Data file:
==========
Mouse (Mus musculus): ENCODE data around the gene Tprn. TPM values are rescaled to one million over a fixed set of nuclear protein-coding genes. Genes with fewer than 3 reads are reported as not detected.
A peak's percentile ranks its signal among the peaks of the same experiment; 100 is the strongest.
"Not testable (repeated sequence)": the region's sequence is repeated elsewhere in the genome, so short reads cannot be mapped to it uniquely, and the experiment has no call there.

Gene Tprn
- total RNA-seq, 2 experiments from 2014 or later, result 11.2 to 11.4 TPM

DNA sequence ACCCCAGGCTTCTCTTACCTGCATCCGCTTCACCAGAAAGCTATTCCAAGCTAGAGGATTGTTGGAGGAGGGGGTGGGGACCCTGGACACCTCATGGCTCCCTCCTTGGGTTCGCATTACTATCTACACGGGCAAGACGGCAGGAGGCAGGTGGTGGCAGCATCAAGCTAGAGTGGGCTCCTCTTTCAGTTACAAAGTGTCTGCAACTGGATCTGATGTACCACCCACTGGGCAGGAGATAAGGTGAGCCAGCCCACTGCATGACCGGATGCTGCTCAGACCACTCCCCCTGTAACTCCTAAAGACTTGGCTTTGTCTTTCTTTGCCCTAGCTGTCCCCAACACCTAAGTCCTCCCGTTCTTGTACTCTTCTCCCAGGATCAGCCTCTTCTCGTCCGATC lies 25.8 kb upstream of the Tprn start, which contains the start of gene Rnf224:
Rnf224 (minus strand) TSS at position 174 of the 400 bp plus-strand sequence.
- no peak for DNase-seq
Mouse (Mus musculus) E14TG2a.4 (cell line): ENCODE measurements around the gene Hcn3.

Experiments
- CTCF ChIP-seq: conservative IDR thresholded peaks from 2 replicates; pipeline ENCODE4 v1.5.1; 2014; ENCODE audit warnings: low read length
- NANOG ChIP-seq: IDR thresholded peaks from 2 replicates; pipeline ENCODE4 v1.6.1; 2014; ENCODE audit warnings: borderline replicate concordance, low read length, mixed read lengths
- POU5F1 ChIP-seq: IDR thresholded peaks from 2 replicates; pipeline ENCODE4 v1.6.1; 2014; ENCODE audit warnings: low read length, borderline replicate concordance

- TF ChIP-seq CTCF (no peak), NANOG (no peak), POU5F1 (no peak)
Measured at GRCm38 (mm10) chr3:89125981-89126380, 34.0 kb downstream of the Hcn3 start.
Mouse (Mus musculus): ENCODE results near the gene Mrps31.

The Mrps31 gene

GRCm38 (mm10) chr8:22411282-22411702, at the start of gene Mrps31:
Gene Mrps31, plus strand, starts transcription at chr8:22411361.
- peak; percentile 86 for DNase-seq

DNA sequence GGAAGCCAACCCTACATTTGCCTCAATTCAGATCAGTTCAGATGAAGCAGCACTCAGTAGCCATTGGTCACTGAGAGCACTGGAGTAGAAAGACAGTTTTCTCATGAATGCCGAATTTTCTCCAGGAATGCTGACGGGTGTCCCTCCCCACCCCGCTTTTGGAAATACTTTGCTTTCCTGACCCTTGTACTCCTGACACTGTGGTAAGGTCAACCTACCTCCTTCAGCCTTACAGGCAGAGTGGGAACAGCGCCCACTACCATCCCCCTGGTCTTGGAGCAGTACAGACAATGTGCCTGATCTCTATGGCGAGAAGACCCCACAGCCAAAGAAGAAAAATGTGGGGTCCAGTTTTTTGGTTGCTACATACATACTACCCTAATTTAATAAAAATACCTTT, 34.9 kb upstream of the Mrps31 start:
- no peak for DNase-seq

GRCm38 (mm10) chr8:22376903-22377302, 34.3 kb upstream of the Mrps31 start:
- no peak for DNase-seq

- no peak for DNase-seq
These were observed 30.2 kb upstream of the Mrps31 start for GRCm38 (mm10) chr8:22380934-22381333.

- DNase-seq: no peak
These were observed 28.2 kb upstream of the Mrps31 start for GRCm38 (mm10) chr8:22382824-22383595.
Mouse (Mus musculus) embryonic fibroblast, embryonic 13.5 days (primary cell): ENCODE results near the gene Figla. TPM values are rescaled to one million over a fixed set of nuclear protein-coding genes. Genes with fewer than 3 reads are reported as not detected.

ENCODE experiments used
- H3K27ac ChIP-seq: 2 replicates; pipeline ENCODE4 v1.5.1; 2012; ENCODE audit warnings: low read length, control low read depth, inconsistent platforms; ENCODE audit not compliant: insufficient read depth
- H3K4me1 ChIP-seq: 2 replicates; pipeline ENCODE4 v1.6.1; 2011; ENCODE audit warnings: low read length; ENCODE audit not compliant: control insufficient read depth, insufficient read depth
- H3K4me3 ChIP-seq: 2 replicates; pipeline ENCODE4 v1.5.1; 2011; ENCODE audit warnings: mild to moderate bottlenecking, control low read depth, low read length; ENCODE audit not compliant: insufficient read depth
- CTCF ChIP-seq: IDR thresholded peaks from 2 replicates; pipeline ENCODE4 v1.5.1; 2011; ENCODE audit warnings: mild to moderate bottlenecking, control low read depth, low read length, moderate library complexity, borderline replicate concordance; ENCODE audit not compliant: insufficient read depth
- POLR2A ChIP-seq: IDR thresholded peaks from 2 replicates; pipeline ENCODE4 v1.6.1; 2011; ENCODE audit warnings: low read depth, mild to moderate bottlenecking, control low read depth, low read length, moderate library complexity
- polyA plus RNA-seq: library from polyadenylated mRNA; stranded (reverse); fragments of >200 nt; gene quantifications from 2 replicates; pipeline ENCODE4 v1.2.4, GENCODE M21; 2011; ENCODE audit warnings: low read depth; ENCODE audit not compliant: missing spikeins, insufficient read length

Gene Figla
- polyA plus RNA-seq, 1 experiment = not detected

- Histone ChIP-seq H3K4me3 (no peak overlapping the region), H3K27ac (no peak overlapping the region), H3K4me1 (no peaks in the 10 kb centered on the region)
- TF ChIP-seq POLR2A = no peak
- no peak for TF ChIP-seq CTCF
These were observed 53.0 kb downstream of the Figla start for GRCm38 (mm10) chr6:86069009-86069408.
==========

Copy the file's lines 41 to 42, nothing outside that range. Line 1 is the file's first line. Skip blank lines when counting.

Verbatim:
- no peak for TF ChIP-seq CTCF
These were observed 53.0 kb downstream of the Figla start for GRCm38 (mm10) chr6:86069009-86069408.